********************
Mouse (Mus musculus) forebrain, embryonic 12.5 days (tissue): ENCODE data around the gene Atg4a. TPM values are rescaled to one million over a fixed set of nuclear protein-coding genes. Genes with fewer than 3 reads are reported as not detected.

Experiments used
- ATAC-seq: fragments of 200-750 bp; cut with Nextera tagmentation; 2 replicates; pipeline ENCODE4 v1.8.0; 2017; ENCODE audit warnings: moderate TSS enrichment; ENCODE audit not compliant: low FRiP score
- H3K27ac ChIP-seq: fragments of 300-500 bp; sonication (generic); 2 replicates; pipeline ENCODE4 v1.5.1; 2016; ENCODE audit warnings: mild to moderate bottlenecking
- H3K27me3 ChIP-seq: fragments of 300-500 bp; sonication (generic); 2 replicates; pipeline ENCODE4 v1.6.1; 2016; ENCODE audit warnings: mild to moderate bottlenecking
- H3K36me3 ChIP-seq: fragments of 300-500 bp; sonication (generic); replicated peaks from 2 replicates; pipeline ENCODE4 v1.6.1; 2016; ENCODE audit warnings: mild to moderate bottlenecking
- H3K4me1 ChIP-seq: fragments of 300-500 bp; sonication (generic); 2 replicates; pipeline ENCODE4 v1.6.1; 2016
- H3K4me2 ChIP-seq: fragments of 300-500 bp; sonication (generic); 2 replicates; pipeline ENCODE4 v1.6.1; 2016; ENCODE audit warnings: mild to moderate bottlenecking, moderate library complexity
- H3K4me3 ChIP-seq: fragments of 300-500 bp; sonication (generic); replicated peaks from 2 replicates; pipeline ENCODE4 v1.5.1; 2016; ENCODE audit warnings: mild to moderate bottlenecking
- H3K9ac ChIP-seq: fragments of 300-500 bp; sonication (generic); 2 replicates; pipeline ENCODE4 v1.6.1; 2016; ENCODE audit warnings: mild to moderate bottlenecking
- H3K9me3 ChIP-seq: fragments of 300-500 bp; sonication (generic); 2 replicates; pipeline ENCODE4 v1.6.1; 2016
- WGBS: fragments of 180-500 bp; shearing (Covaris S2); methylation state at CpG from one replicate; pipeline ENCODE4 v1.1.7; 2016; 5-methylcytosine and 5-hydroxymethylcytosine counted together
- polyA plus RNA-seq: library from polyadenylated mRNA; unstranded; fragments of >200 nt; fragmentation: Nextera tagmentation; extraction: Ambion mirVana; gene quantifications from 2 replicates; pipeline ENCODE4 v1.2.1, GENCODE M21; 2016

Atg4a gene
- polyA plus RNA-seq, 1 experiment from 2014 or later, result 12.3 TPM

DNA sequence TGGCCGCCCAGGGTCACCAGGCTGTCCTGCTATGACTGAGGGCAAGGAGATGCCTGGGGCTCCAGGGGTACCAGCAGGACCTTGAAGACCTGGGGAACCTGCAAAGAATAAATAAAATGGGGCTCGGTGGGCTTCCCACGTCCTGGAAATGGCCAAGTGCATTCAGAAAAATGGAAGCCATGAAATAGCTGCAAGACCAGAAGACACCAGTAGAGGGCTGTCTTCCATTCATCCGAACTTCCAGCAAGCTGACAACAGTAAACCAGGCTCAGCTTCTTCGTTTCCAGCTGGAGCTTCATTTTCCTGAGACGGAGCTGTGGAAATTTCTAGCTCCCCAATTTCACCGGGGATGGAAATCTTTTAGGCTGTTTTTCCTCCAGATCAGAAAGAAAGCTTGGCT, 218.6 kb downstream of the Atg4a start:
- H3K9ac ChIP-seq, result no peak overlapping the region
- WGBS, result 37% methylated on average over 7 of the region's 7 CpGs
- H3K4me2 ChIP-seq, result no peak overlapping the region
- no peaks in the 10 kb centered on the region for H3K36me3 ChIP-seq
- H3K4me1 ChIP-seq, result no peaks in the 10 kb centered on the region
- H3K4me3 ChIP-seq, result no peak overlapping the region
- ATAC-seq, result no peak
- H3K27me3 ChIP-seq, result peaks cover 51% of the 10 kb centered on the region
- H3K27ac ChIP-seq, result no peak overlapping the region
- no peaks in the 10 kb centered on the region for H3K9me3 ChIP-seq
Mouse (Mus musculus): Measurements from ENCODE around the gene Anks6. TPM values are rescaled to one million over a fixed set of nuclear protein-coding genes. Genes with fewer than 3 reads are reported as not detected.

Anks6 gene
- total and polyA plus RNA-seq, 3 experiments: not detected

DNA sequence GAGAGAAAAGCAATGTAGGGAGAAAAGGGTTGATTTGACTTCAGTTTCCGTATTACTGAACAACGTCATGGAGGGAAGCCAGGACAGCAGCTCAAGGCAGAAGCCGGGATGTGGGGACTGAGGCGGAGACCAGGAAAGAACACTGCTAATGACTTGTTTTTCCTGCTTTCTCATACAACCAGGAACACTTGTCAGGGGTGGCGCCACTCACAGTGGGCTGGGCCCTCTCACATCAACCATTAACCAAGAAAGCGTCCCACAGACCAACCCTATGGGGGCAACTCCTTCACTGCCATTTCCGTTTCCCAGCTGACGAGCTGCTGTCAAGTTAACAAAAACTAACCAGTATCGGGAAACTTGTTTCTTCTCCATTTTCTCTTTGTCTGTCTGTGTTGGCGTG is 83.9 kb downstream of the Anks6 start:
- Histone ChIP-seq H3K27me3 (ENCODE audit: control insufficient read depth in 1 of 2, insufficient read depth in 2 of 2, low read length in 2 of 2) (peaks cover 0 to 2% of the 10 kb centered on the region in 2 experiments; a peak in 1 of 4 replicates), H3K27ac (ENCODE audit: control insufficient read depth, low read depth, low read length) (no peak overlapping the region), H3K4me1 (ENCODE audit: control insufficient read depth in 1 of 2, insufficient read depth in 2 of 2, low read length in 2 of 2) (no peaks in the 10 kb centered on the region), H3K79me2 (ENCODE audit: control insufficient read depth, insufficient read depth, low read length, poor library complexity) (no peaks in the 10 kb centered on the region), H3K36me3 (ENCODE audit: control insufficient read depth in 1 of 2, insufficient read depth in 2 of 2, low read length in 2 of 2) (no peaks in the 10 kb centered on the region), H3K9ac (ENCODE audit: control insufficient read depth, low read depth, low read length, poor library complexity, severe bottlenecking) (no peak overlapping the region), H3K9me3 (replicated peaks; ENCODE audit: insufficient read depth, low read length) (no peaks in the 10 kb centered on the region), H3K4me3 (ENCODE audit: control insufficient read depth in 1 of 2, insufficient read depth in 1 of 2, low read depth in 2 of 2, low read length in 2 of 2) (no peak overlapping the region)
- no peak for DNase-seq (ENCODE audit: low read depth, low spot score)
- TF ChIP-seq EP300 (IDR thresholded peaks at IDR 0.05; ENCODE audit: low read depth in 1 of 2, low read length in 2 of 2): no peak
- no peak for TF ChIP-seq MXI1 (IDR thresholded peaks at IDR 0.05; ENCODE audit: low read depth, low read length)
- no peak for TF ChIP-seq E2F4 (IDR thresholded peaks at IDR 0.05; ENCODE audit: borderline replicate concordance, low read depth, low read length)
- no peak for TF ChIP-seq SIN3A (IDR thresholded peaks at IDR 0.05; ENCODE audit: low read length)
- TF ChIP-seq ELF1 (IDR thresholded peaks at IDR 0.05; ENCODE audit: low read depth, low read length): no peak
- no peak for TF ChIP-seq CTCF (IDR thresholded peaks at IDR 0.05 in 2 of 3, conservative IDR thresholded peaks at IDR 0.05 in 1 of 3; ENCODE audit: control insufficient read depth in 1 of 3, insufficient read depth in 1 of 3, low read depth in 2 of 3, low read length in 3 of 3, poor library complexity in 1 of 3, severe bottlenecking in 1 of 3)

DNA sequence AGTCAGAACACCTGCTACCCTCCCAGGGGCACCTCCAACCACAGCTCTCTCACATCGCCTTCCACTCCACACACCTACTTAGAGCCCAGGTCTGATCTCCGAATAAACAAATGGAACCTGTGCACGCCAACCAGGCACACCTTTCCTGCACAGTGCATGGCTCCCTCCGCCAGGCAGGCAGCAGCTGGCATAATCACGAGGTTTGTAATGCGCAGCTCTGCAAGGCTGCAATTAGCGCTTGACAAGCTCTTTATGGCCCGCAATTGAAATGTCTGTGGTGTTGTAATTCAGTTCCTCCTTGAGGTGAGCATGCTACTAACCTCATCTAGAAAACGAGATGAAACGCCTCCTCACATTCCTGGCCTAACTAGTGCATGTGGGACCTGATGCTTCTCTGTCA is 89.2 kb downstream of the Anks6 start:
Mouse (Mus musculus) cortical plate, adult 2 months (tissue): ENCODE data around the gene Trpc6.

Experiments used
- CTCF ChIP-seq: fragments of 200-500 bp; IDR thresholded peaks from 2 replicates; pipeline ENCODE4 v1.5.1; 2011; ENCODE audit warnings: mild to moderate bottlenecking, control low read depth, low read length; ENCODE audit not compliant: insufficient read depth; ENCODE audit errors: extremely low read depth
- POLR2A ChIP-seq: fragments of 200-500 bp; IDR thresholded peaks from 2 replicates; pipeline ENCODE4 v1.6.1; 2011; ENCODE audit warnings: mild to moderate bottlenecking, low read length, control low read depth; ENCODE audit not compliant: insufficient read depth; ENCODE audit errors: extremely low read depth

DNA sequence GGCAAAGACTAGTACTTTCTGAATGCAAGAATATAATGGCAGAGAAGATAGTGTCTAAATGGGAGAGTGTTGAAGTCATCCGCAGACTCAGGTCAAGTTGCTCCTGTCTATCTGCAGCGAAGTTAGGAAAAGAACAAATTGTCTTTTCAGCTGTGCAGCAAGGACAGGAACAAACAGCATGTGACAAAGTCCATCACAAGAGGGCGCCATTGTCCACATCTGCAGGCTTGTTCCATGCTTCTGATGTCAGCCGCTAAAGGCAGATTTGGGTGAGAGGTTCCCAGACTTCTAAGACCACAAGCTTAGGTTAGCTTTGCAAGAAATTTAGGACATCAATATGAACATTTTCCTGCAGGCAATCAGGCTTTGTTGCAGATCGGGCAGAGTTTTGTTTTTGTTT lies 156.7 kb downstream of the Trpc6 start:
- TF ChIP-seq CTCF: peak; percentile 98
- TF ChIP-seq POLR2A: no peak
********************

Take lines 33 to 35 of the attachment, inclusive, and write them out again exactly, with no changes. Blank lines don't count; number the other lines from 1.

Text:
- TF ChIP-seq EP300 (IDR thresholded peaks at IDR 0.05; ENCODE audit: low read depth in 1 of 2, low read length in 2 of 2): no peak
- no peak for TF ChIP-seq MXI1 (IDR thresholded peaks at IDR 0.05; ENCODE audit: low read depth, low read length)
- no peak for TF ChIP-seq E2F4 (IDR thresholded peaks at IDR 0.05; ENCODE audit: borderline replicate concordance, low read depth, low read length)